What We Mean by “Good Boys

Under the raunchiness, there’s earnest hope for the next generation.

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What We Mean by &#8220;<i>Good Boys</i>&#8221;

Note: Be sure to read Oktay Ege Kozak’s full review of Good Boys and be wary of a few mild spoilers below.

One of my girlfriend’s middle school-aged kids has some obnoxious bit of red tape at school called a “cumulative folder,” and you don’t get three guesses to tell me how the administrators abbreviate the first word in emails. I was the only person in the theater who guffawed out loud when one of the tween protagonists of Good Boys pronounced that word in that way. It happened early in the film, as audiences are getting to know Max (Jacob Tremblay), Lucas (Keith L. Williams) and Thor (Brady Noon), and immediately it felt like writers Lee Eisenberg and Gene Stupnitsky (who also directed) had the right grasp on how obsessed with and simultaneously blissfully ignorant of adult situations tween boys actually are.

Because of that coincidental wordplay, it also reminded me that it’s a miracle young people ever take us seriously, and a refreshing turn of events when a movie takes young people seriously. We are meant to laugh at the Beanbag Boys, as the trio call themselves. Mostly we’re laughing at the absurdities of their situation and the earnestness of their convictions. But—and this is important—we aren’t laughing at what they believe.

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Max likes a girl at school, and his only chance to get in a first kiss with the Woman He Will Love Forever is a party at the cool kid’s house (Izaac Wang, providing just as much straight-faced obscenity as the protagonists). Thor, meanwhile, is being bullied into trying to prove he’s a tough-ass beer drinker when he’d really rather just sing in the school musical. Lucas’ parents are splitting up, and he doesn’t want to share it with his friends for fear of seeming weak or burdening them.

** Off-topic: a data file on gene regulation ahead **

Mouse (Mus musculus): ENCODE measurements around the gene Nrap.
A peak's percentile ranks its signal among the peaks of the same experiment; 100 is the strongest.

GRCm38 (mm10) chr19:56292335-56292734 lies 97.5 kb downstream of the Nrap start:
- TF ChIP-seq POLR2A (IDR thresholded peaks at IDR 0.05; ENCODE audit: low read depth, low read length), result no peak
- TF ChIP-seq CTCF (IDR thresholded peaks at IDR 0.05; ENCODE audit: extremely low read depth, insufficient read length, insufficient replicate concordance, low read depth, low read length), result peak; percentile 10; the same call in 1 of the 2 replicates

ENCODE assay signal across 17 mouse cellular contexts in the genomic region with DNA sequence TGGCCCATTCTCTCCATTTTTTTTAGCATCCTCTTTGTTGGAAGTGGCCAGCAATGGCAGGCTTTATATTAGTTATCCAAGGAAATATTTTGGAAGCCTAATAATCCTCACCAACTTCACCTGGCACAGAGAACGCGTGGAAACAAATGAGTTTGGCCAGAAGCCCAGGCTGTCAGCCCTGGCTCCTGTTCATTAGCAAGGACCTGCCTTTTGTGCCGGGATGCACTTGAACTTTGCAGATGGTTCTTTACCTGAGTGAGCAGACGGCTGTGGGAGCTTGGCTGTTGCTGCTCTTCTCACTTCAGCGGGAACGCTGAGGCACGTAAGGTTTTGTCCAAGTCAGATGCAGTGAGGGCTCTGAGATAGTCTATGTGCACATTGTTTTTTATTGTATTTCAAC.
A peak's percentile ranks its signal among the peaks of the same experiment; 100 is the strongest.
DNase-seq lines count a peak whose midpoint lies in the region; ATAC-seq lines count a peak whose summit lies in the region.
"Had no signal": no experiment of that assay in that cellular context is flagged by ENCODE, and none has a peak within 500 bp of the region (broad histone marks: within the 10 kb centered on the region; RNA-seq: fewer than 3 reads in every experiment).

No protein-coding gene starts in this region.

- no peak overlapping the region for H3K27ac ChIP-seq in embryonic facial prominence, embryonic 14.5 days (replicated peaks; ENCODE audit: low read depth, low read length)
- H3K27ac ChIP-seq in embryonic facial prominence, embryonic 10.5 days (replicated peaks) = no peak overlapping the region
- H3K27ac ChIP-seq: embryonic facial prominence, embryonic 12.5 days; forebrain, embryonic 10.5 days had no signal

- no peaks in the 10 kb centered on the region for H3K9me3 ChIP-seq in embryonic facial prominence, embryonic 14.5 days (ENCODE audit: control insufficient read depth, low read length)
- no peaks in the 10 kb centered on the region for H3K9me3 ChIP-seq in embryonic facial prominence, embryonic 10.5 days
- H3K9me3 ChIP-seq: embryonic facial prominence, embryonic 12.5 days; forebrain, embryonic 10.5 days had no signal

Utterly clueless in the ways of smooching and too naïve to put a sufficiently narrow search term into Google, they decide to use Max’s father’s drone to spy on the college girl next door and her best friend, who are just trying to get out of town and get high on molly. The boys end up in possession of the pills, and the college girls get the drone. When the boys’ steadfast anti-drug stances preclude them from willingly giving up the stash in exchange for the drone, they skip school and lead the girls on a chase to the mall to buy a replacement drone.

The movie was gleefully marketed as one in which tween kids unleash unrestrained f-bombs and obliviously cavort about on the edge of adult situations. It very much is, and it mines some random laughs out of the premise: At one point, the boys need to secure the necessary funding for the replacement drone by selling one of Lucas’ rare game cards. When Lucas won’t part with it, the weirdo buyer (Stephen Merchant, actually), instead decides to buy the “CPR doll” that the boys have been using to practice kissing. (They ask her if she consents, because of course they would.)